Time and Money
I read with interest Dr. Ernie Ward’s response [August/September 2021] to a 1986 graduate’s good-natured complaint about work-life balance topics. As a fellow 1986 grad, I want to back up Dr. Ward’s emphasis on self-care and work-life balance. My experience has been informed by doing relief work in over 100 practices in two states before I purchased a practice in December 2007.
When those of us who graduated in the ’80s and ’90s were first in practice, client expectations of veterinarians were much different than they are today. Back then, many clients truly wanted to know about “Doc” and his or her family and how everyone was doing. This was not small talk but a moment of genuine concern and interest. It gave the doctors a mental break. “Clients really care about me” was an underlying tone.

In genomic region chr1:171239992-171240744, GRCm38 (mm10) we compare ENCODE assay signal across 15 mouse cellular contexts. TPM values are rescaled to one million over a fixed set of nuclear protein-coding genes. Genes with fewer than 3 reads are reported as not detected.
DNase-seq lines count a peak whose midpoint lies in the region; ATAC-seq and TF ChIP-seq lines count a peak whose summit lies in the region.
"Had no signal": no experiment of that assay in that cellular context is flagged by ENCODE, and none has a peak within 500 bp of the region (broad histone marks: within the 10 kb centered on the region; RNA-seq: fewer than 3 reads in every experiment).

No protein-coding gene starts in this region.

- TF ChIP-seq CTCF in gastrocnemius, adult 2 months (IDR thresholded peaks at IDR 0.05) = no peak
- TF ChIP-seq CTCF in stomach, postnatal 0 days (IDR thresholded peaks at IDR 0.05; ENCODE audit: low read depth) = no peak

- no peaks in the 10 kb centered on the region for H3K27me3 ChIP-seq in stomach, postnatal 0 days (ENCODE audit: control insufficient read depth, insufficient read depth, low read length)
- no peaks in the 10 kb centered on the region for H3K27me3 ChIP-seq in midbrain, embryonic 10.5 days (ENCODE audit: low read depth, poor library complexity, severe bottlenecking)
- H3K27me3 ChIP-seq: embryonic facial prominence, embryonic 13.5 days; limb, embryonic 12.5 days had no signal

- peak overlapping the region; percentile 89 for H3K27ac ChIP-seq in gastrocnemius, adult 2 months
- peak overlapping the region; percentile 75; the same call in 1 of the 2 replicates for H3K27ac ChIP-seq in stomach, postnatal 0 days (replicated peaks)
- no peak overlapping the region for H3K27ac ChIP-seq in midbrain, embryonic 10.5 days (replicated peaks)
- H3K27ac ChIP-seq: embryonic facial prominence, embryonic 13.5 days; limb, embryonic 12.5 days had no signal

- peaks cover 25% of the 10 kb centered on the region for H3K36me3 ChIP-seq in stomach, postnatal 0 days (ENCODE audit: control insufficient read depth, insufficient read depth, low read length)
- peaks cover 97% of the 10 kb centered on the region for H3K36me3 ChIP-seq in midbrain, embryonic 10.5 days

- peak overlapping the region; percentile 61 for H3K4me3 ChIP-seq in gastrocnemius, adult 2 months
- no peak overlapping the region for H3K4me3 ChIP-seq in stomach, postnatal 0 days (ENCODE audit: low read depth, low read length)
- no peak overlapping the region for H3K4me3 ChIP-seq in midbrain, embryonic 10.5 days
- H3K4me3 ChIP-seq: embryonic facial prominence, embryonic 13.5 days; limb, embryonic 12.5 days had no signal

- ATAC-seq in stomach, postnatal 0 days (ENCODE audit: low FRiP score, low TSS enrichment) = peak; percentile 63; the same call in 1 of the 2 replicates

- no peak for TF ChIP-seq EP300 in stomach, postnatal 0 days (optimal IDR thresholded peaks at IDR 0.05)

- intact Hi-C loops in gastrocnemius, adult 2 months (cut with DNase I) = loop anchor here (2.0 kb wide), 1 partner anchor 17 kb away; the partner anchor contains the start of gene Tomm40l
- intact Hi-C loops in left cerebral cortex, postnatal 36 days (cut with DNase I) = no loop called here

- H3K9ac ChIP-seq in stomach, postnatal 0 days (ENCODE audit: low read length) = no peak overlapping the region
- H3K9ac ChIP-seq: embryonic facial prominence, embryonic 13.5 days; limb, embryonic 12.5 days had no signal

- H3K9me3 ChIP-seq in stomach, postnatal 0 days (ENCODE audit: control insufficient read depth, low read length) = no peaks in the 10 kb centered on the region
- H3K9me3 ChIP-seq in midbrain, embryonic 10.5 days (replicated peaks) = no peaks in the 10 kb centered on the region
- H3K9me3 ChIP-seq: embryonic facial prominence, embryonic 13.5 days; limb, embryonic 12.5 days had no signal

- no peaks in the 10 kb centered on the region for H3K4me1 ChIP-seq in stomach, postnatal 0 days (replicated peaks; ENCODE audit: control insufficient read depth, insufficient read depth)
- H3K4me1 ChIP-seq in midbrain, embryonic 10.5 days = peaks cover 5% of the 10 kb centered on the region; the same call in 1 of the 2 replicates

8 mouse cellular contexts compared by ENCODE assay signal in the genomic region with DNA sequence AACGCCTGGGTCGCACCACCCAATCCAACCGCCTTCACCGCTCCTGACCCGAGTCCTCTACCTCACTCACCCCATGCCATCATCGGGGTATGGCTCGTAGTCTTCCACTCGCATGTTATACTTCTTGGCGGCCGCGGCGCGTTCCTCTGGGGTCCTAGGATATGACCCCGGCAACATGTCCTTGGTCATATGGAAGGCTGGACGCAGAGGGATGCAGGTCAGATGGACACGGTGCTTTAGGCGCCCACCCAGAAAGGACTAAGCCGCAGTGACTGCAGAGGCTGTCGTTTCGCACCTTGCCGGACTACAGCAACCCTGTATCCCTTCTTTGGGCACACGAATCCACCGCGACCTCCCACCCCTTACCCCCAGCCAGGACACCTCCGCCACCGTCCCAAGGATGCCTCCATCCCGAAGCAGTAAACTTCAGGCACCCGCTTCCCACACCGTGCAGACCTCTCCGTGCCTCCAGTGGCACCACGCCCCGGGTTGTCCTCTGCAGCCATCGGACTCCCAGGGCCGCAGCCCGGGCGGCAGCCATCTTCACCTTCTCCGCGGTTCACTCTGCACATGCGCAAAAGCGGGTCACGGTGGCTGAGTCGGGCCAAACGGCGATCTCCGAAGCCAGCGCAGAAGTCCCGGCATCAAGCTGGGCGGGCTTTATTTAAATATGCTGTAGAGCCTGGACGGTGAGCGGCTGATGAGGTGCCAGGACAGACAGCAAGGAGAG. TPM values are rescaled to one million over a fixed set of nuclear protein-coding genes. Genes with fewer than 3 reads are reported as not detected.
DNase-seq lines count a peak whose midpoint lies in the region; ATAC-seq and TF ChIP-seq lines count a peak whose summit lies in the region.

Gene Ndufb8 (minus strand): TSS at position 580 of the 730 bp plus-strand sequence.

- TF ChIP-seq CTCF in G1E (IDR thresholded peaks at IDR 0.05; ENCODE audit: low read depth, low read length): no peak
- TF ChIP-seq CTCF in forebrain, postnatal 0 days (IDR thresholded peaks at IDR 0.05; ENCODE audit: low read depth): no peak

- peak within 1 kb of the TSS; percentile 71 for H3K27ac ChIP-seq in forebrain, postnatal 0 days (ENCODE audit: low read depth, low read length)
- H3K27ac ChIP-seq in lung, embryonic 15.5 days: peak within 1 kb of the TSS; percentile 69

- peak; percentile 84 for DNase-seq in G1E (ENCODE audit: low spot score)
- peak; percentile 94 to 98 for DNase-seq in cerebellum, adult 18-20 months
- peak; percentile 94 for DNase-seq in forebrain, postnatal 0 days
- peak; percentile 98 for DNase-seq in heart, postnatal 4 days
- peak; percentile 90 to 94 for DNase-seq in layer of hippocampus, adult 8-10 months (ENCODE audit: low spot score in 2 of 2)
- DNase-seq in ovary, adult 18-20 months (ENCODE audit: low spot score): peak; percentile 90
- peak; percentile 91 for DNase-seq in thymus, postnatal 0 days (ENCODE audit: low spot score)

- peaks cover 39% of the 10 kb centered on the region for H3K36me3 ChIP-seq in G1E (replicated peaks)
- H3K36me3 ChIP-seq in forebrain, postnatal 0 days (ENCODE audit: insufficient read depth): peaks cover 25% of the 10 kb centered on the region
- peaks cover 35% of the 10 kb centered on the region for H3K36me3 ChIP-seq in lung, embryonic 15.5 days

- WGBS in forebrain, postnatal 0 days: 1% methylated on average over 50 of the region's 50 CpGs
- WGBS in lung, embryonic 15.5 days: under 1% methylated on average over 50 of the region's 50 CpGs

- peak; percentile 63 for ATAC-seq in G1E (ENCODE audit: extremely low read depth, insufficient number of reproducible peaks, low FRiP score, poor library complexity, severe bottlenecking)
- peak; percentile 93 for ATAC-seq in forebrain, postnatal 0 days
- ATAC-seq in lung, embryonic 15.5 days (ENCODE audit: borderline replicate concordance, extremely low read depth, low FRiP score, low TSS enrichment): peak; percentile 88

For a variety of reasons, that is not the situation as much today. I am not blaming our clients, but their lives seem faster and faster. They are running home to get their pet to bring to us, so the personal connections aren’t made as often. In addition, our overhead — read student debt and other debt — is such that the luxury of taking extra time in between appointments is tough.
Some of us do better taking one day off here and there or a half-day off. Others do better with a week or two of R&R. You have to learn what is most helpful for you.
Allow me to share one anecdote (N=1) from my practice-ownership life. Working from 8 to 5 Monday through Friday (6:30 on Tuesday), I found myself dragging by week’s end. So, I did an experiment starting in April 2010. I took off Wednesday afternoons and tracked my weekly income. By Nov. 15, my average weekly income was $6,469. The average when I worked a full day on Wednesday was $6,428. Over almost one year, my average was $50 higher when I worked four fewer hours a week.
Mental breaks do help. Your mileage might vary.
Dr. Ray Ramirez is the owner of Lakeview Veterinary Clinic and a 1986 graduate of the University of Illinois College of Veterinary Medicine.